‘Zim should build a waste recycling plant’

ZIMBABWE has been urged to build a recycling plant to deal with solid waste which is contaminating water bodies and polluting the environment.

BY SHINGIRAI VAMBE

A week-long workshop on climate change, co-ordinated by the United Nations Development Programme in partnership with the Russian government, saw different stakeholders converging in Harare to try and find solutions to issues affecting the nation.

Local authorities and communities are facing challenges of solid waste disposal in the wake of limited space for dumpsites, compounded by poor collection methods in urban centres.

Trust Nhubu a doctoral student on waste management from the University of South Africa, told NewsDay that it was high time Zimbabwe had its own recycling plant to mitigate pollution and greenhouse gases mostly caused by poor disposal methods such as burning of garbage.

“It is a business that needs an integrated approach, which can create employment while improving living standards for the people of Zimbabwe. Local authorities are failing to manage solid waste in Zimbabwe, Harare in particular. There is need for more research to be done because the project requires a lot of resources and capacity issues should also be looked into,” Nhubu said.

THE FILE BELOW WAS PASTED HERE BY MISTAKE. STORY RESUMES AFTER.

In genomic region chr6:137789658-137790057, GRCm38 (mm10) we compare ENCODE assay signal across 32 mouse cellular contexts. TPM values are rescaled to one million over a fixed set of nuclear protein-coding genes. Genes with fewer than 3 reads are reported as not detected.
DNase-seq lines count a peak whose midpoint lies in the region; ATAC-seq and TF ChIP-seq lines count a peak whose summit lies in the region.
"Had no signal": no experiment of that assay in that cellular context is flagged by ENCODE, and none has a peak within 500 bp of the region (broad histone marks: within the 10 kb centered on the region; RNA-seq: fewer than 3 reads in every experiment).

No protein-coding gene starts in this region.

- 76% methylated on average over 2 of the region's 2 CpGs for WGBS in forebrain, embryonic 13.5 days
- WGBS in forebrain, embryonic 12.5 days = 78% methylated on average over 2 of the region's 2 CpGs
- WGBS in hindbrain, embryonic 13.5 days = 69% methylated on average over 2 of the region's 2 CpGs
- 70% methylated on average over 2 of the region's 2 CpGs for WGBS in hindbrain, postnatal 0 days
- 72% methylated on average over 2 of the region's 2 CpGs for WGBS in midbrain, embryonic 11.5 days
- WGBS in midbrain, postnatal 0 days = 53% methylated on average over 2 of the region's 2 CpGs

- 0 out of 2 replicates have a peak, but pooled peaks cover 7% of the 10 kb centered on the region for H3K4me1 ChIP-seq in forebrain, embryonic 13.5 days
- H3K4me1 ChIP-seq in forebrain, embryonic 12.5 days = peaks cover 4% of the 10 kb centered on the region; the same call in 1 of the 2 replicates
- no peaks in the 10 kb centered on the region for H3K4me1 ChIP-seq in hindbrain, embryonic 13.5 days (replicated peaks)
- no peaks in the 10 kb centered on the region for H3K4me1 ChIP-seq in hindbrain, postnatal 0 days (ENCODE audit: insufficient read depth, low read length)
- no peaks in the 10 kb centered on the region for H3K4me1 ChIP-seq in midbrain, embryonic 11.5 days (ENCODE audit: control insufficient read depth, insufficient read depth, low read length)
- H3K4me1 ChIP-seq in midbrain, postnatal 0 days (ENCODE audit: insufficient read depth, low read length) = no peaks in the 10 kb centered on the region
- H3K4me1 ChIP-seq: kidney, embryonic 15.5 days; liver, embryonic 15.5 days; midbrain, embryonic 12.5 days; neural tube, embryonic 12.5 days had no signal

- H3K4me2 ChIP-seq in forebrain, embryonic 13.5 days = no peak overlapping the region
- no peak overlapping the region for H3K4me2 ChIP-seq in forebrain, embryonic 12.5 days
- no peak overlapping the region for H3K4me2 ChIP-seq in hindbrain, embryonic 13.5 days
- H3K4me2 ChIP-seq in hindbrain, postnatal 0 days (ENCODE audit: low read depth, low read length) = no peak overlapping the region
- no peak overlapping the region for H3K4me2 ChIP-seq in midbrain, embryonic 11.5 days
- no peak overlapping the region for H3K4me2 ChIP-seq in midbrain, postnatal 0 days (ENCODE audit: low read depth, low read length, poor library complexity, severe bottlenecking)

Some countries are said to be exporting solid waste to Rwanda and Dubai for recycling. In Rwanda, they recycle electrical waste including computers. They remove components to rebuild computers for schools and organisations, while in Dubai they recycle plastic waste to manufacture plastic products.

Because Zimbabwe generates about 1,6 million tonnes of solid waste annually, some participants at the workshop proposed that research be conducted to see viability of a recycling plant.

Nkanyiso Ndlovu, a senior environmental officer for Bulawayo City Council said: “Currently we are collecting refuse in Bulawayo in partnership with our community, looking forward to working for the future generation, building a recycling plant in Zimbabwe might not help today, but by 2030, its purpose will be seen,” Ndlovu said.

Roger Mpande, from Zimbabwe Regional Environment Research Centre, and a member of the Presidential Advisory Council told journalists that the Climate Change Department and Environmental Management Agency should align themselves with new government policies.

Mpande applauded President Emmerson Mnangagwa’s call for a clean environment as well as use of clean energy.

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